Public lands inhabited by wild horses and burros in 1971, when the WHB Act was signed into law, are devoted primarily to WHB, right?
Nope, not according to the BLM. Only three areas in the western U.S. are managed principally for horses and one for burros.
Listen carefully to the remarks from 0:05:30 to 0:06:12 in the presentation by John Ruhs, State Director for BLM in Nevada, at this post. The areas of interest, unnamed in the video, are (1) Pryor Mountains Wild Horse Range, (2) Nevada Wild Horse Range, (3) Little Bookcliffs Wild Horse Area and (4) Marietta Wild Burro Range.
Note that all four are listed as HMAs. Little Bookcliffs is referred to as an Area, while the other three are called Ranges.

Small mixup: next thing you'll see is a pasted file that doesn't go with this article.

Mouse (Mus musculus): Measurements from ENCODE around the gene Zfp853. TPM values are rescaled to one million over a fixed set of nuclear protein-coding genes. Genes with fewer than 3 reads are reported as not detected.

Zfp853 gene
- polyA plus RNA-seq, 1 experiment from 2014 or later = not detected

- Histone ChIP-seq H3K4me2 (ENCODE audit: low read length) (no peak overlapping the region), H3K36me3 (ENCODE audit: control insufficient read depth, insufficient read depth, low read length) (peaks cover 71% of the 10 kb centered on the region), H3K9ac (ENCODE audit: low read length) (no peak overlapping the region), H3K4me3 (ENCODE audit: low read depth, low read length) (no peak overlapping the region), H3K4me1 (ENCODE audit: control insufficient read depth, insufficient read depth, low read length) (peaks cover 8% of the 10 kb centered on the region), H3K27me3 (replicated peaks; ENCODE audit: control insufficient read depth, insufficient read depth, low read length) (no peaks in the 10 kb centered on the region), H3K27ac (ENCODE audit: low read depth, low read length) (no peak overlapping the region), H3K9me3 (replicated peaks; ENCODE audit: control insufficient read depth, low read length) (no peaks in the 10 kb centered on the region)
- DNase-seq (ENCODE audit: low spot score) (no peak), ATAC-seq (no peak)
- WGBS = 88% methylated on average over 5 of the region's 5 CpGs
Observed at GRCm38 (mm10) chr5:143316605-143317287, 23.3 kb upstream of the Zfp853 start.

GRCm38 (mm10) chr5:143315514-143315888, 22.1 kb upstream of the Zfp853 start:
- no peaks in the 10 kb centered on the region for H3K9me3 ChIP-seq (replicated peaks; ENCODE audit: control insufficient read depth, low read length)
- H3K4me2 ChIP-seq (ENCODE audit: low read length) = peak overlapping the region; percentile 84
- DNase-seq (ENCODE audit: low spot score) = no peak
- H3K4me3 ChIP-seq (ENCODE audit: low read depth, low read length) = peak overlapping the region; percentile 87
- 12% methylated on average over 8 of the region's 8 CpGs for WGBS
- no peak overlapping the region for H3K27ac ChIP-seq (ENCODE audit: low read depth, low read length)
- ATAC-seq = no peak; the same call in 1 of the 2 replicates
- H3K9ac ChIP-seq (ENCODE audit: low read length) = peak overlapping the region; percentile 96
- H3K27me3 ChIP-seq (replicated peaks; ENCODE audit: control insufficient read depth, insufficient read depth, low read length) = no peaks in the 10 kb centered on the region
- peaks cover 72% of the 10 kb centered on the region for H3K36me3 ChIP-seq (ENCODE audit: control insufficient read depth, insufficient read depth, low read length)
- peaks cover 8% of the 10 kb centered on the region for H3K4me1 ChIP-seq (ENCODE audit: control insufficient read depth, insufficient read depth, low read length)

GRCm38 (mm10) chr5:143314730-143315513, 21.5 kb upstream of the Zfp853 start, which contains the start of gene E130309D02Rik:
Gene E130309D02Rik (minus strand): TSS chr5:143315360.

You have HMAs, you have Ranges, you have Areas. HMAs can be upgraded to Ranges if the Director of the BLM so designates. Only in such cases do the benefits of ‘principally but not exclusively’ apply.
Is that what Congress intended in 1971?
Stocking rates for these areas (based on upper values of AMLs):
- Pryor Mountains WH Range: 317 acres per horse (3.2 horses per thousand acres)
- Nevada WH Range: 2603 acres per horse (0.38 horses per thousand acres)
- Little Bookcliffs WH Area: 240 acres per horse (4.2 horses per thousand acres)
- Marietta WB Range: 620 acres per burro (1.6 burros per thousand acres)
The Nevada WH Range is part of Nellis Air Force Base. Principal use is weapons development and flight training, no public access.
H/T Wild Horse Education.